Thursday, August 14, 2014


We return to Los Angeles today to spend a long weekend with my son and his family, arriving from London for a U.S. holiday...


Topping the gas tank
at the service station
and rejoining the freeway
traffic at seventy-five
miles per hour, Coyote
speculates how long
it would take Tortoise
to cover the sixty miles
from here to Los Angeles
on four feet, striding
along at full tortoise
speed and stopping
once in a while to nibble
on a blade or two of grass
to restore his energy.

Wednesday, August 13, 2014



Coyote is sent off
to "fight World War
III" with "nothing
but his dick in his
hand."  He is "scared
shitless" under the
nonstop bombardment
of clich├ęs.  "This
is for real," he says.
He says, "I'm dead
serious." "Forget
this," he says, "this
is only a dream."

Tuesday, August 12, 2014


It's summer reading time for The Buddha Diaries.  I just finished this (mostly) entertaining mystery novel by Joel Dicker...

Imagine you’re doing a jig-saw puzzle. Do you do jig-saws?  I enjoy the challenge but they eat up so much time that I rarely allow myself the pleasure, except around Christmas.  This jig-saw, if you can imagine, is constructed in such a way that there are seemingly multiple possible solutions, but each time you get close to finishing one you find there are a few key pieces that don’t fit, so it’s the wrong solution, and you have to start again…

A bit frustrating, no?  So you can understand how I felt about this book.  Like the jig-saw I’ve described, it’s cleverly constructed to lead the reader to multiple possible solutions—but each time you get there, you’re told it’s the wrong one.  Okay, a normal strategy for the mystery-thriller writer, but Dicker carries it, more cleverly than most, to the extreme.  So for me this was a terrific read for most of the way through, but when I reached the end, when he showed me a whole new picture by putting all the pieces back together for me, I felt… not cheated, exactly.  But manipulated by his cleverness.

Don’t get me wrong.  I enjoyed the read.  It’s compelling, challenging, sometimes even funny.  The characters are finely drawn and for the most part believable.  The protagonist is a writer suffering from a bad case of writer’s block, whose master teacher, life coach and inspiration is the other major character--the illustrious Harry Quebert; the others are the denizens of the small New Hampshire town (think "Our Town") which is shocked by the disappearance and, we eventually discover, the murder of a fifteen-year-old high school girl: the owner of the diner where she worked, the local pastor and his family, the cops, the wealthy businessman from a nearby town and his facially-mutilated retainer (think Frankenstein!)  The story is a complex (and extremely cleverly!) interwoven mix of texts, interviews and memories that span a more-than thirty year period in time-warp fashion—and it keeps you, as they say of movies, “on the edge of your seat.”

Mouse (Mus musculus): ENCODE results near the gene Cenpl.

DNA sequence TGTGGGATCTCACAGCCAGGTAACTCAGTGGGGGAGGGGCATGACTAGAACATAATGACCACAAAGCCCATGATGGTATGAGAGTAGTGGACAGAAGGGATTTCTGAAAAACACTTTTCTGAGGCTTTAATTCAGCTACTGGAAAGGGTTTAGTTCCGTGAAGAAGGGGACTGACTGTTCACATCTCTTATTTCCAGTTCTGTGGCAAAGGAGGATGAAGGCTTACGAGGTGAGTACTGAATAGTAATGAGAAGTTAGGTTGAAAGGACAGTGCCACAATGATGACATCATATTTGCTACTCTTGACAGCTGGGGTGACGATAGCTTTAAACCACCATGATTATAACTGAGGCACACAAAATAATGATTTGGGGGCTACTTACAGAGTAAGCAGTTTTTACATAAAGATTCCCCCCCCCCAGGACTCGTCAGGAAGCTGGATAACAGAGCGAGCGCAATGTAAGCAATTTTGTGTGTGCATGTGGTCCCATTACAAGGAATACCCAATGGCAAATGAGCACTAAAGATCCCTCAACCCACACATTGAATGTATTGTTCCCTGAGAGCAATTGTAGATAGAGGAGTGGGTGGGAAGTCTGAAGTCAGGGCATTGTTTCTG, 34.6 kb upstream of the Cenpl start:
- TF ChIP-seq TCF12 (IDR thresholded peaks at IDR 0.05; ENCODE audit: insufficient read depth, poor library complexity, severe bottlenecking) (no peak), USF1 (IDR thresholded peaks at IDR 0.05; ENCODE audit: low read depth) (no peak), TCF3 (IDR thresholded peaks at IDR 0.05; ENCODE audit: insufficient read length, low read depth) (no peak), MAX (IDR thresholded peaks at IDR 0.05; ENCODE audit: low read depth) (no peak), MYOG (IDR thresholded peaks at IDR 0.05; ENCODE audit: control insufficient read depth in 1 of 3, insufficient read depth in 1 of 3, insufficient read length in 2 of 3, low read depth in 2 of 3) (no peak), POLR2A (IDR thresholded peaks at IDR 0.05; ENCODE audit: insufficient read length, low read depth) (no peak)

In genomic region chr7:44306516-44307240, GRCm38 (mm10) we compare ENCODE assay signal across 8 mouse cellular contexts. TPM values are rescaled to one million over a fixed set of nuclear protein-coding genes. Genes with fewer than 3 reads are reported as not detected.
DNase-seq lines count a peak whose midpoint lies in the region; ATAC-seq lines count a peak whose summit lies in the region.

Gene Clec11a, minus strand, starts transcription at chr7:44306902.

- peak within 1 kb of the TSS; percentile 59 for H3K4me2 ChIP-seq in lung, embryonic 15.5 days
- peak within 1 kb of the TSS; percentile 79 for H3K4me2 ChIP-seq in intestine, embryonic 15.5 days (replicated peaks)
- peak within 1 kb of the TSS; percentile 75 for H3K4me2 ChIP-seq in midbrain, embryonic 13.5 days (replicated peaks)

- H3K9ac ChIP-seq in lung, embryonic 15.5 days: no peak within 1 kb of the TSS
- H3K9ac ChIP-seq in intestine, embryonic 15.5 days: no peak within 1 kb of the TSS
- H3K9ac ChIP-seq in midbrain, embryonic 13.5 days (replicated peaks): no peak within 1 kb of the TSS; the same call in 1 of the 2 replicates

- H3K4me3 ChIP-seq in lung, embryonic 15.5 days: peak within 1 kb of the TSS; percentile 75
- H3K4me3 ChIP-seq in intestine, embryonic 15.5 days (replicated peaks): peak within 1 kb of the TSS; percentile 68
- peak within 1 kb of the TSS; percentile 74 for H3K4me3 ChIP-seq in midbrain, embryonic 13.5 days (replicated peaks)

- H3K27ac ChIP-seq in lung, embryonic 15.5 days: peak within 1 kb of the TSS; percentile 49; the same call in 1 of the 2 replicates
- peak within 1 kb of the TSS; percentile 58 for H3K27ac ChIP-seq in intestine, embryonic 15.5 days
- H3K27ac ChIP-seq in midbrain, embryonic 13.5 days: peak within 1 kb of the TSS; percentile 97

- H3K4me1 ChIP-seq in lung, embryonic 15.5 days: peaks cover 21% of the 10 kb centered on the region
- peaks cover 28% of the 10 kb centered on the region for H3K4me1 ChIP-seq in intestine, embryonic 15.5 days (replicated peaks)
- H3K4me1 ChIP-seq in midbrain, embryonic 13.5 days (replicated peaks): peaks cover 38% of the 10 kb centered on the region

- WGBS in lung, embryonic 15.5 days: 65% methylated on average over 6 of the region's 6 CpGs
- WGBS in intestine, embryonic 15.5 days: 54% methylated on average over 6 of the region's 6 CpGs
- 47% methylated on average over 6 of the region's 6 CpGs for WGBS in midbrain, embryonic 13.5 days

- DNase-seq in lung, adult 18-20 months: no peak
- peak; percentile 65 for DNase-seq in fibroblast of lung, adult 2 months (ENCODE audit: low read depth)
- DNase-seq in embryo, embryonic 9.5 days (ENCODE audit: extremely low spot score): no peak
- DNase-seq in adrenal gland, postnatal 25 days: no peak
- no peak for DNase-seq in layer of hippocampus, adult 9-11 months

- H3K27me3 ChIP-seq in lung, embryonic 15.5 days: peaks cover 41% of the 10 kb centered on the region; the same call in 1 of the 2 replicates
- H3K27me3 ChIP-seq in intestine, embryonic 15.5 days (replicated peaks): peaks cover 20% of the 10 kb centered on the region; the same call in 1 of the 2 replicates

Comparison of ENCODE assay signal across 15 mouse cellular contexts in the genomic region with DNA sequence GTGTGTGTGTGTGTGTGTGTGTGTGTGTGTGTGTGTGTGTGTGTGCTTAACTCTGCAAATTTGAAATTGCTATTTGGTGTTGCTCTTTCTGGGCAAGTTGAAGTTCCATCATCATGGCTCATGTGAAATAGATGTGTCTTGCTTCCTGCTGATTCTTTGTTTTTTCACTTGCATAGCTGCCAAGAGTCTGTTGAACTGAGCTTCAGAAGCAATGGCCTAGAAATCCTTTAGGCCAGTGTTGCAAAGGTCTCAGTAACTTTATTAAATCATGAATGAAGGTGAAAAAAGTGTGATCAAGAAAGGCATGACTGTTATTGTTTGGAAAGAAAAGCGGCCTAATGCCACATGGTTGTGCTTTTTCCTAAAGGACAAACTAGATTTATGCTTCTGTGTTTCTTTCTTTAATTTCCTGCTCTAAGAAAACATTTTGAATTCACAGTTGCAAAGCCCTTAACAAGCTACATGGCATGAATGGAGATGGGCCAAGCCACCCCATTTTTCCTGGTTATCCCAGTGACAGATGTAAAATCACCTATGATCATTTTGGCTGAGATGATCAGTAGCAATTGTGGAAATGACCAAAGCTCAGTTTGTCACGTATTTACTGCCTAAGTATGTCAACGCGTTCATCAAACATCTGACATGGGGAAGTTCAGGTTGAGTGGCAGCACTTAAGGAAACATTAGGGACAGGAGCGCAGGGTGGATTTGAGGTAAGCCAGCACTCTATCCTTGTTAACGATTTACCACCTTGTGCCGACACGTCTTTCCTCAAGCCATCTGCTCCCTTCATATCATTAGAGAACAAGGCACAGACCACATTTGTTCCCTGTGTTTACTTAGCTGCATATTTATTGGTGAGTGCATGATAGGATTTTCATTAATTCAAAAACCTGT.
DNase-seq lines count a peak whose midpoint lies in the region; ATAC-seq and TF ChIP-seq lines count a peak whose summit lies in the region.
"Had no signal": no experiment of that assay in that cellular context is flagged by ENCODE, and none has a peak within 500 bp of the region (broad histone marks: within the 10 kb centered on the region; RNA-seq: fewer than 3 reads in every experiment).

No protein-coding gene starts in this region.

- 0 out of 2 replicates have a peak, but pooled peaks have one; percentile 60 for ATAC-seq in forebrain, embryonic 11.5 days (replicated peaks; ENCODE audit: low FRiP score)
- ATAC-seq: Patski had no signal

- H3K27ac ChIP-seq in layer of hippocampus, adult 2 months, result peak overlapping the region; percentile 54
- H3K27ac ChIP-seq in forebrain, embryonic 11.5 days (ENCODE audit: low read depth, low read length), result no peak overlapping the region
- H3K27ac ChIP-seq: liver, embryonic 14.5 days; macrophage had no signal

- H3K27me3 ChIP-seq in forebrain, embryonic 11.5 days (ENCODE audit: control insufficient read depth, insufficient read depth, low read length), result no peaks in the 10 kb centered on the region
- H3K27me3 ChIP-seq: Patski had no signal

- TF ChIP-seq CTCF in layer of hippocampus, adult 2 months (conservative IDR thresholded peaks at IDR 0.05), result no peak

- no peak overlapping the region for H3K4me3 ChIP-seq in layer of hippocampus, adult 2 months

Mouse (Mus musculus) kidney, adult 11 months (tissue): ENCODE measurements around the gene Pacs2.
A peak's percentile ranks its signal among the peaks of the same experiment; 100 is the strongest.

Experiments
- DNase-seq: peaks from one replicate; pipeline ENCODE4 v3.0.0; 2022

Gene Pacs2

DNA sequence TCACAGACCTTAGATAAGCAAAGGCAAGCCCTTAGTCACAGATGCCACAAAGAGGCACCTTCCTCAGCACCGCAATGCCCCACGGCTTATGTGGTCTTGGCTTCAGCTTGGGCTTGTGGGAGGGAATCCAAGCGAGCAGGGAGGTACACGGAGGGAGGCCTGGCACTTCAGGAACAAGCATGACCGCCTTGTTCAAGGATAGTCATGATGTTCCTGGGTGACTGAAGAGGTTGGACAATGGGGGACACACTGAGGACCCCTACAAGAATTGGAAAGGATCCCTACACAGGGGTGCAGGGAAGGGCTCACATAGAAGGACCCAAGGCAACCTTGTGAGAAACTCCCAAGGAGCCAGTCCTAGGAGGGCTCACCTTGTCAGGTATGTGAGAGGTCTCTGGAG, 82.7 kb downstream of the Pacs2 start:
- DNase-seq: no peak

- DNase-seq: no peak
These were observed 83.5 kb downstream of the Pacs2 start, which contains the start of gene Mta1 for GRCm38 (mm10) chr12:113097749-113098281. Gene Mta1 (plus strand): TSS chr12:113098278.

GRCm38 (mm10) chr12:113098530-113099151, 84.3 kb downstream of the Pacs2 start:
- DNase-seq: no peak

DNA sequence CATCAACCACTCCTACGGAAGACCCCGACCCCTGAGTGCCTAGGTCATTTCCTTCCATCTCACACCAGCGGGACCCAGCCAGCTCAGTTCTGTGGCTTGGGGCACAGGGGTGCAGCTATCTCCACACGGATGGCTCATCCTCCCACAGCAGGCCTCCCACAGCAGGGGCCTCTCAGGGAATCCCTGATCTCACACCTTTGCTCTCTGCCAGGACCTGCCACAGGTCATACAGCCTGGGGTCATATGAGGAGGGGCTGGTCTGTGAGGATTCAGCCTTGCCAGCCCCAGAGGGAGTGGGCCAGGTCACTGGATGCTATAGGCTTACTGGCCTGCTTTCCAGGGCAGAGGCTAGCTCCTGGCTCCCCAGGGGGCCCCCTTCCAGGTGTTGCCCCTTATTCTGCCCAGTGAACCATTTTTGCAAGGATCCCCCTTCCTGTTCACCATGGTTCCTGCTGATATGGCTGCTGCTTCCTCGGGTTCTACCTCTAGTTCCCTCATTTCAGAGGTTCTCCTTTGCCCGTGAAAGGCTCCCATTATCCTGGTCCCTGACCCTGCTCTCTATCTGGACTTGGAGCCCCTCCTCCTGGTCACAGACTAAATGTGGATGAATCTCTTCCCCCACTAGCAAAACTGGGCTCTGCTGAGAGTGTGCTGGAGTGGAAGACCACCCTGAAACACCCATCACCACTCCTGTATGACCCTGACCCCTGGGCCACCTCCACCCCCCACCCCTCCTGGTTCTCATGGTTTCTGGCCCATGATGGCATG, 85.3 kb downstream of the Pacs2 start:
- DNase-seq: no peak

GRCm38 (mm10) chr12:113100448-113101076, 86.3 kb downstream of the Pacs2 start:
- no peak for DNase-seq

All this was good—though I started to sense some credibility problems early on.  Was the love affair at the center of the story truly believable?  Would the lovers really have behaved like this?  And would a “great writer” be capable of such sloppy sentimentality in his prose?  Also, for this reader, the hyperbole that idolizes what purports to be the greatest literary figure of the past fifty years rings a little false.  But so what?  A little exaggeration is a part of the game.  But it was the accumulation of all these little problems along the way that somehow set me up for the big credibility problem at the end: after all the deception and all the false narratives and dead ends, are we willing to finally accept the way that every forgotten loose end now locks so neatly into place, with the impeccable logic of the completed jig-saw puzzle?  

So… a lot of ambivalence about this one.  I did very much enjoy it, and was hooked throughout by  the story and the characters.  It’s just that, well, looking back at this “international bestseller” when I was done, it seemed to me too clever for its own good.  Is that too picky a complaint?

Monday, August 11, 2014



He has a million of them,
words, tumbling about,
evanescent as snowflakes
in his head ; until, for no
reason he has been able
to determine, a small
cluster of them collides,
clotting into mysterious,
provisional assemblies,
reassembling, discarding
abruptly some of their
number, sending out
lightning messages
hither and yon through
dark and never before
explored passages
of the brain in search
of other words that fit
their needs.  Bumping
and jostling up against
each other, they form
patterns, first in phrases,
fragments of sentences,
then sometimes a whole
paragraph or poem.
That’s how it happens.
And if only to clear out
his head, which is now
starting to ache, Coyote
scribbles them down
obediently on paper.
He calls this “writing.”


What a pleasure
then, with a breath,
to let them go again,
these words, and make
room for more. 

Saturday, August 9, 2014



He says he fears not death
so much as the suffering
and pain that might
precede it.  And yet he fears
the profound humiliation
of impotence, the helpless
indignity of incontinence,
the exposure of the body’s
naked infirmity to incurious
eyes; he fears not death itself,
but the stench and shuffle
of approaching death, atrophy
of the limbs, confinement
to the sick bed.  And, yes,
in the end he must admit
he dreads that final, agonizing
glimpse of loved ones, the last
rasping labor of the lungs,
the solitary, swift passage
from life into that gaping
maw, the infinite black hole
of not-being, for eternity. 
All this, in quiet moments,
Coyote meditates, finding
in tranquil contemplation
of the dread some measure
of serenity, a kind of bliss.